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Bleep is a column focusing on varying degrees of electronic music news, videos and MP3s. In this post, '80s sci-fi influences electronics are given their due as Majeure and Chrome Canyon churn out analog synth-layered landscapes like nobody's business.
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Chrome Canyon

We begin with the well-reputed New York-based musician Chrome Canyon, whose latest record, Elemental Themes, will come out on Stones Throw on October 9th. This music video for "Branches", directed by the solo artist Morgan Z himself, was inspired by the visually-stunning Koyaanisqatsi, for which you can view a trailer below. Unlike Majeure, to follow, the sounds of Chrome Canyon occasionally has more terrestrial grounding to tie it back to earth as we know it. This comes in the form of chopped vocal samples, straight-forward drums, live bass and guitar, and occasional Bach-like compositions of madness. Not to mention the elusive sounds of the Theremin. Elemental Themes tracklisting to follow after the jump. CHROME CANYON - "BRANCHES" KOYAANISQATSI TRAILER

 

Portland's Golden Retriever opened their record release show for Occupied with the Unspoken not with a performance, but with the music video for their latest single, "Canopy". Directed by Jeff Guay and shot throughout the Pacific Northwest, the music video is a slow-paced meditation on man in nature. As trees blew in light wind, water rippled black, and most strikingly, a pink-blue cloud very lightly floated its way across the projected sky, a roomful of strangers was forced to take a slow moment, a collective breath, in reverence to nature.

 

August 1st, 2012 @ Holocene, Portland
MADNESS! A recurring series of audio WTFs and head-twitching, spine-tingling experimental or chaotic fun (k-k+st)icks.

Eric Copeland

Does it sound like Black Dice? It sure does. That's because it is Black Dice -- or, at least, it's a core member of Black Dice gone solo without sacrificing the madness. Eric Copeland's album single for Limbo, "Louie, Louie, Louie" is like a more restrained but just as chaotic and visually-evocative counterpart to any Black Dice Song, and the album cover alone speaks volumes about the tendecy of this music. It's a burst of pattern, certainly not lacking in energy and intricacy, but lacking a wee bit o' color (I'm still comparing it to Black Dice, though, not to Coldplay). Limbo comes out June 5th on Underwater Peoples. Tracklisting for Limbo below, where you can also stream the entirety of his previous album, Waco Taco Combo! LIMBO TRACKLISTING 1. Double Reverse Psychology 2. Louie, Louie, Louie 3. Muckaluk 4. Fiesta Muerta 5. Tarzan and the Dizzy Devils 6. Lemons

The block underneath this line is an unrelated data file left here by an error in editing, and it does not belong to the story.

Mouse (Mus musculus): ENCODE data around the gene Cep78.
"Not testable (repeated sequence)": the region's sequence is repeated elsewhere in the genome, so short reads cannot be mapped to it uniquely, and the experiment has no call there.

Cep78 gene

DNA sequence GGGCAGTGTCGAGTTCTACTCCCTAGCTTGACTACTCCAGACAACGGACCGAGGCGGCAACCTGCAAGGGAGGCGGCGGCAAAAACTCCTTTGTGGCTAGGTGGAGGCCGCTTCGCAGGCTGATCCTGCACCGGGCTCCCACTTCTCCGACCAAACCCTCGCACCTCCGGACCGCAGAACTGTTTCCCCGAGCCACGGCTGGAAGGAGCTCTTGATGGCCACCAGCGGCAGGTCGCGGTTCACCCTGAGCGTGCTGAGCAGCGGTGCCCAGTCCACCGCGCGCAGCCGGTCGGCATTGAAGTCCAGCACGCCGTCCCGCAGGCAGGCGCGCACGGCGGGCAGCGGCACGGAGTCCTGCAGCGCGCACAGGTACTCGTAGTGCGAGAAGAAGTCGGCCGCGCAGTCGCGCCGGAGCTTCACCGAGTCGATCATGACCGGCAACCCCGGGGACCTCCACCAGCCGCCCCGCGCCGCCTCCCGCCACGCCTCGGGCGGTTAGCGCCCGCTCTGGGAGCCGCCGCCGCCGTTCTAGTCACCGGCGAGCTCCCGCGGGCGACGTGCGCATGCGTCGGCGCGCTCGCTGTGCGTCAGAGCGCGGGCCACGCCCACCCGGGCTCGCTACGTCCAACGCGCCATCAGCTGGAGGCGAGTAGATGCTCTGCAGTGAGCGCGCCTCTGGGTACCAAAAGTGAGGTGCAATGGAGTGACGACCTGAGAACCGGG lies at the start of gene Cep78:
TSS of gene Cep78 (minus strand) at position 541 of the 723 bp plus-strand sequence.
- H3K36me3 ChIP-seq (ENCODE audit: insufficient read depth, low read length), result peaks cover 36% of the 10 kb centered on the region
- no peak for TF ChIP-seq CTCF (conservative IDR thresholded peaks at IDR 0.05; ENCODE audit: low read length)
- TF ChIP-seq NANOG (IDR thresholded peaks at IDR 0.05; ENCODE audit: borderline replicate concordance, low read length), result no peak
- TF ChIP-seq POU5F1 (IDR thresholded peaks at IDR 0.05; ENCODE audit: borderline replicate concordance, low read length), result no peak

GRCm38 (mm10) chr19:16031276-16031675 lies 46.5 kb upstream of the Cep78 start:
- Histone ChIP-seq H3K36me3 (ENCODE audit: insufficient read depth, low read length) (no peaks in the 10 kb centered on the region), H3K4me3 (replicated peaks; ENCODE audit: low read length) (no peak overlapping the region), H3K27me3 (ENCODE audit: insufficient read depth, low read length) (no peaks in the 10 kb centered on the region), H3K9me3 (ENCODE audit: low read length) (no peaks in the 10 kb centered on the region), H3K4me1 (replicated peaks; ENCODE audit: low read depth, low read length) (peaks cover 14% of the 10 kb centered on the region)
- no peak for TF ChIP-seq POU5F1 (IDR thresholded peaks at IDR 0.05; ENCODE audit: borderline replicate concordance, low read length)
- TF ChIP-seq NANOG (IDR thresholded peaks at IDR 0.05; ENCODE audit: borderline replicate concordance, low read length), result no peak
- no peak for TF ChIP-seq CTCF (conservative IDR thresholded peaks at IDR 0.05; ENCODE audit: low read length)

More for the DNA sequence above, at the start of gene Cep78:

Montreal-based producer, DJ, and electronic musician Michael Silver, also known as CFCF, has recently taken time out from his electronic creations and remix projects to embark on a new creative detour. On his April 2012 mini-LP, Exercises, CFCF stresses the beauty of classical music. Each track on Exercises is titled simply with a number and a one-word description, leaving listeners with the sense that the collection is one of experiments. Visually-evocative and conceptually-rich, Exercises sees Silver connecting his electronic roots wiht a desire to pay homage to musicians like Ryuichi Sakamoto and David Sylvian. This interview explores Exercises track-by-track, with insight from CFCF and a complete album stream. Where it is applicable, we have paired the tracks from Exercises with a supplementary influence. We begin with "A Flower Is Not A Flower," from composer Ryuichi Sakamoto's Playing The Piano, the album CFCF credits for sparking his initial interest in this project.

Listening Station Exercises Full Album Stream

Track-By-Track Conceptual Analysis

Exercise #1 (Entry) This marks a beginning, an entrance of sorts to the Exercises album. What got you interested in doing this more structured and piano-driven piece considering so much of your music is electronic-based? It began because I became addicted to Ryuichi Sakamoto's Playing the Piano. It was the soundtrack to my fall and winter, in late 2010 I guess. And from there it went to Chopin's Nocturnes and Glenn Gould and Philip Glass and some of David Borden's piano counterpoint pieces. So I decided to make a version of a track from my EP The River, "It Was Never Meant To Be This Way", that was mainly piano with some kind of reverb-drenched, non-lyrical vocals over it -- moaning I guess. And I cut together some footage from David Cronenberg's Stereo over it, and then it kind of became clear that this was something I wanted to explore a bit further and build a world [out] of. The piano patterns and the harsh lines of the brutalist architecture, and with the songs, [they] kind of fill in some kind of drama. CFCF's "It Was Never Meant To Be This Way (Piano Version)"